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My new favorite contract term: Force Majeure

May 3, 2011

Lawyers make their livings around defining and redefining words and phrases.  So as a real estate broker I’ve grown used to having to play the translator between legal-ese and plain, American english for my clients.

You generally find this language barrier at it’s finest in transactions with property developers and banks.  Working with developers, banks and federal institutions is different than working with Joe Smith in that they like to create their own contracts and use language that points most of the contracts benefits back to themselves and they use more legal-ese to do it.  I’ve been working with some clients on a Fannie Mae owned property.  In looking through this contract I came across a phrase I’d not encountered before:  Force Majeure

This wasn’t a phrase I’d learned for real estate exam and it couldn’t even be found in my 500 some-odd paged real estate reference book. 

“Hmmm… Force Majeure …. That sounds provocative!”

And provoke me it did, right into the loving arms of Dictionary.com.  There I found that Force Majeure is a French term that literally translates to “Superior Force” and is defined as “an unexpected and disruptive event that may operate to excuse a party from a contract. ”  These are brilliant in and of themselves but Fannie Mae contract goes into more specific terms that have endeared me to the term all the more:

Force Majeure: Except as provided in section 21 to this Addendum, no party shall be responsible for delays or failure of performance resulting from acts of God, riots, acts of war and terrorism, epidemics, power failures, earthquakes, or other disasters providing such delay or failure of performance could not have been prevented by reasonable precautions and cannot be circumvented by such party through use of alternate sources, work around plans or other means.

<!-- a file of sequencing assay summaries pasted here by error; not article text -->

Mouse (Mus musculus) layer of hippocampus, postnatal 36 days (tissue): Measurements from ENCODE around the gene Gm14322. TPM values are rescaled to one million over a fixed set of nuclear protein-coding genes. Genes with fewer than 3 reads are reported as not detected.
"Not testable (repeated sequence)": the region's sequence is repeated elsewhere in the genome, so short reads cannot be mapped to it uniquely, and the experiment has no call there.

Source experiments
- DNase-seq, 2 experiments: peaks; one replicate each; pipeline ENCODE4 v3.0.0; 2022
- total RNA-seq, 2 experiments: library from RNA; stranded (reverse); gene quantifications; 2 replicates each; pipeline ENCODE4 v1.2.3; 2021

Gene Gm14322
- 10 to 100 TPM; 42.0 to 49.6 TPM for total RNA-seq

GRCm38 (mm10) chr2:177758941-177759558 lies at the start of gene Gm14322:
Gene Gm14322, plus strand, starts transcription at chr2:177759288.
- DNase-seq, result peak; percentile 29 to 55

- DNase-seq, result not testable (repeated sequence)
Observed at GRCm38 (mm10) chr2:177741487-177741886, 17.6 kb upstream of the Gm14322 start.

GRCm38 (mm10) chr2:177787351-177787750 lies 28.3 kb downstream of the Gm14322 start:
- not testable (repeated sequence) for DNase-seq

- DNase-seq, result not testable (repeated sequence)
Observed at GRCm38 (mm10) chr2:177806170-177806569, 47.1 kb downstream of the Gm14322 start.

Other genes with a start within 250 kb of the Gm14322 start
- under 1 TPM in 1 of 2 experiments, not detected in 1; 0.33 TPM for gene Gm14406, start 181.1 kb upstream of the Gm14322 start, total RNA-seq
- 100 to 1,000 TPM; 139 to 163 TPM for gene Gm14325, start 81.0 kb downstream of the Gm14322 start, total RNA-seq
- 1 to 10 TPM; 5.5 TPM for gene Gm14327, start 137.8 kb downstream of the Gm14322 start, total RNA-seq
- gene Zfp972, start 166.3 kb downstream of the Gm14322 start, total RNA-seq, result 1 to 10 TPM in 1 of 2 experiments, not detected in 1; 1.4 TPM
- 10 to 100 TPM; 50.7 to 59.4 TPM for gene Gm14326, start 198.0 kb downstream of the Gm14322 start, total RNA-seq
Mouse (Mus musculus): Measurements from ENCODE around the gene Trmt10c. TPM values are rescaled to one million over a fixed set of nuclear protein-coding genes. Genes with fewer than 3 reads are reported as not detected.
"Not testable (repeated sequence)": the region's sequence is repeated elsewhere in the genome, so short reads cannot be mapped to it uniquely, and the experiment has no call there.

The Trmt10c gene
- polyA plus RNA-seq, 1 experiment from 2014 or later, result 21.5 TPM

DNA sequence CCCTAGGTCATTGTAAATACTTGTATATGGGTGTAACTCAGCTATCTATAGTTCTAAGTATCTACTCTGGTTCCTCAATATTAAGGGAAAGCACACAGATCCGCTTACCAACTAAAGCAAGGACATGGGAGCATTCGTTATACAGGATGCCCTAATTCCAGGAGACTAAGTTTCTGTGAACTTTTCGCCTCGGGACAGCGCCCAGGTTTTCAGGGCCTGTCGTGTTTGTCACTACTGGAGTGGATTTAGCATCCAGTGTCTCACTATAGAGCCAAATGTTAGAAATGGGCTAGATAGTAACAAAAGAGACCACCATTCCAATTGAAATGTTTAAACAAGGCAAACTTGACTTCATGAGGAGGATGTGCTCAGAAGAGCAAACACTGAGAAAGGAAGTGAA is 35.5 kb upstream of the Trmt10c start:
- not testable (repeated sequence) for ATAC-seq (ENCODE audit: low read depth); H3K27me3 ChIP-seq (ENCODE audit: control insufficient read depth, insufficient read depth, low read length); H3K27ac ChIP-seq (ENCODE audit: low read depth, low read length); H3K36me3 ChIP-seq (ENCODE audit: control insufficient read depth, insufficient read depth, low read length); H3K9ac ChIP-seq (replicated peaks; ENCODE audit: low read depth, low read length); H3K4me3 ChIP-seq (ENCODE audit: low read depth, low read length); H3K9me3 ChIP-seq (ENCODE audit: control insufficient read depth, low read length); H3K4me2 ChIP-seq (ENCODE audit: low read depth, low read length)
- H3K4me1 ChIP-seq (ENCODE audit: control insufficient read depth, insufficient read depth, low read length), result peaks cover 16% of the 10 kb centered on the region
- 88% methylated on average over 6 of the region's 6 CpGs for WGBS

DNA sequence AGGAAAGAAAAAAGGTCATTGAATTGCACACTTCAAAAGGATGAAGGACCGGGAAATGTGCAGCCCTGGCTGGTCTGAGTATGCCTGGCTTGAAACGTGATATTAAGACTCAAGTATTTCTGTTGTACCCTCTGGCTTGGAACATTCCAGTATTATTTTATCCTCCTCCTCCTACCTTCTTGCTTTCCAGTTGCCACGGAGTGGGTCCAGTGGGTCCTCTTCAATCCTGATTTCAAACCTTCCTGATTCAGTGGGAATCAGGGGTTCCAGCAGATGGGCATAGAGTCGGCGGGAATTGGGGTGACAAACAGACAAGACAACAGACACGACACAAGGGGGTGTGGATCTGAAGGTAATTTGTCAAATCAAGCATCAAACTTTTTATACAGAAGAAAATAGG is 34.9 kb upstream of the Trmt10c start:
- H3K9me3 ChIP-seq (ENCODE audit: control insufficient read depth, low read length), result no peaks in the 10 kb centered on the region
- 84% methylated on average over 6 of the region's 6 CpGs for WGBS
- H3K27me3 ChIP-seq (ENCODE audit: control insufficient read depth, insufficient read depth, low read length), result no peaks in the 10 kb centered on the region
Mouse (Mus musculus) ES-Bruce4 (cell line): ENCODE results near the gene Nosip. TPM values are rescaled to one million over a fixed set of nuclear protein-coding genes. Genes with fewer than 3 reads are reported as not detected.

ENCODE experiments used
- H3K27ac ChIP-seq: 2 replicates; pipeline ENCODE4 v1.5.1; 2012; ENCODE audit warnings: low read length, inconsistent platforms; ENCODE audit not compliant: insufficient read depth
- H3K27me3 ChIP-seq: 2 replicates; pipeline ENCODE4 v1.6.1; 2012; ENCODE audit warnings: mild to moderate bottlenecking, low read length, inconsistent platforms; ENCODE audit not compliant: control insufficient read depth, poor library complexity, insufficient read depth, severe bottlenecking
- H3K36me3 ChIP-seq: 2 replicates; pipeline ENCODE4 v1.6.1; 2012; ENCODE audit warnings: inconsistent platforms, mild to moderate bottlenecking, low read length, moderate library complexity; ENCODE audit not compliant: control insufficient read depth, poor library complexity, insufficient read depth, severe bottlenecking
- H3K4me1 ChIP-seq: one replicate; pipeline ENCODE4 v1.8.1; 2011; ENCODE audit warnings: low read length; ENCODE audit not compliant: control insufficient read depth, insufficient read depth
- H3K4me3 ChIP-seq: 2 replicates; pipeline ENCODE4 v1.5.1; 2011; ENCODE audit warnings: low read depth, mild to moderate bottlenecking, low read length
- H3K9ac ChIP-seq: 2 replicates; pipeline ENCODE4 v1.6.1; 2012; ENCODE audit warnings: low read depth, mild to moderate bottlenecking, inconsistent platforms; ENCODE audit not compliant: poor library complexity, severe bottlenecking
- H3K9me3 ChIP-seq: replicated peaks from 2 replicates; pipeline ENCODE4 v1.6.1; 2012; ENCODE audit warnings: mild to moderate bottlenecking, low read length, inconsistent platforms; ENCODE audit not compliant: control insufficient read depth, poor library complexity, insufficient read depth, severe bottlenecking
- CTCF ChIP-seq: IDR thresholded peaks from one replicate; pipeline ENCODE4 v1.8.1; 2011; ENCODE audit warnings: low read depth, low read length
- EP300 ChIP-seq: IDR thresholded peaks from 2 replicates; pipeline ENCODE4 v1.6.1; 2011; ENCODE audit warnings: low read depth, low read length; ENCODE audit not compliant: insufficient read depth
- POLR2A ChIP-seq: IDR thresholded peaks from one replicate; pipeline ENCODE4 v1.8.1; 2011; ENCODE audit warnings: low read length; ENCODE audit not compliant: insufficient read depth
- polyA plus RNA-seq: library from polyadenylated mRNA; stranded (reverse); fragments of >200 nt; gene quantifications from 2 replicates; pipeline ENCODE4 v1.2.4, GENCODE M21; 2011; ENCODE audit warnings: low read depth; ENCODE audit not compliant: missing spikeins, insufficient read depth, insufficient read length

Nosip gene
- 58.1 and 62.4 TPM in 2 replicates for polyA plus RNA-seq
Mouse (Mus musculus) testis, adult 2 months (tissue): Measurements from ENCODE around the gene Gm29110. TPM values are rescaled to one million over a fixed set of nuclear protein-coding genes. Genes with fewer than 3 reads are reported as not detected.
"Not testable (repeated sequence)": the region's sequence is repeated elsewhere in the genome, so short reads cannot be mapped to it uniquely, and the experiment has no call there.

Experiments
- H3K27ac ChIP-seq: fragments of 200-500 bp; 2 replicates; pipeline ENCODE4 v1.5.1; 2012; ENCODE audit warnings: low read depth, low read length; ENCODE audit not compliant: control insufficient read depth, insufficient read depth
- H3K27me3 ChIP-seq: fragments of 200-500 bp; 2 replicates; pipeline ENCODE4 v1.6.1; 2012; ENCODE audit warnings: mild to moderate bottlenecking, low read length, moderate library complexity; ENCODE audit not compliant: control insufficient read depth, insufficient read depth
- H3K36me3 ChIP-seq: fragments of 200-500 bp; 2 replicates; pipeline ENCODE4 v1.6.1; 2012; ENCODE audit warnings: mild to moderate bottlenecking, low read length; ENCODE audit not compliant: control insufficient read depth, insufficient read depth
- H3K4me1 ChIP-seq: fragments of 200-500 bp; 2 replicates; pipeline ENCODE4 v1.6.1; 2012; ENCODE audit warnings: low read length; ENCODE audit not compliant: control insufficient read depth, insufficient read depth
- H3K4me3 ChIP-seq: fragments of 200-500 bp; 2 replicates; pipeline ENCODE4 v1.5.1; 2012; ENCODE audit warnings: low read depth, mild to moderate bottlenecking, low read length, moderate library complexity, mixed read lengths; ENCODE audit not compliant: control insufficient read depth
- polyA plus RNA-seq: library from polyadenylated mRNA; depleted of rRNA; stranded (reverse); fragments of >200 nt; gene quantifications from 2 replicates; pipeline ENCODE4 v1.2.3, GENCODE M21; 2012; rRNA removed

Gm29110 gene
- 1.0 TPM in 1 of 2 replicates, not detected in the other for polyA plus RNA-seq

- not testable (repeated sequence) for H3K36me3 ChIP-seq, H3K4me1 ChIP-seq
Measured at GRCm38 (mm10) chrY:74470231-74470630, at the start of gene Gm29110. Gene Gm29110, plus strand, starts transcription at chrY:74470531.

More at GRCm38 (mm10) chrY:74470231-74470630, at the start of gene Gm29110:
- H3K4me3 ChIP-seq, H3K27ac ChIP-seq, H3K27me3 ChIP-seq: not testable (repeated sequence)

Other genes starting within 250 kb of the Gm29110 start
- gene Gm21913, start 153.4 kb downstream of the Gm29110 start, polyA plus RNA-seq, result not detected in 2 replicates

I may have a sick sense of humor but for some reason this paragraph cracks me up.  I can just see some big wig corporate attorney arguing for damages on our contract by making remarks like:

“Your honor… The Buyer has lived in Washington for 32 years.  Clearly they knew Mt. Rainier would erupt at some point and should have made the proper work around arrangements in order to be able to make it to escrow to sign papers and close this transaction on time.  And besides, only half the county was covered by the Lahar.  By my calculations that’s half the traffic eliminated making it easier, not harder for the buyer to make their appointment. ”

Or some lame buyer trying to pull the ultimate “dog ate my homework” maneuver…

“Um, like it was December… and like the sun came out.  That’s like… an act of God.  I couldn’t see through the brightness so I like…  just stayed home.  Like…  can I have my earnest money back now?”

You know somebody has tried to pull something like that and that’s why paragraphs like these are included in contracts.  Truth is often stranger than fiction.  I just think it’s funny that things like “riots, acts of war and terrorism, epidemics” are so specifically noted.  It’s as though their saying “these excuses have already been used”. 

I don’t know.  Maybe I’m just weird but I find stuff like that funny.

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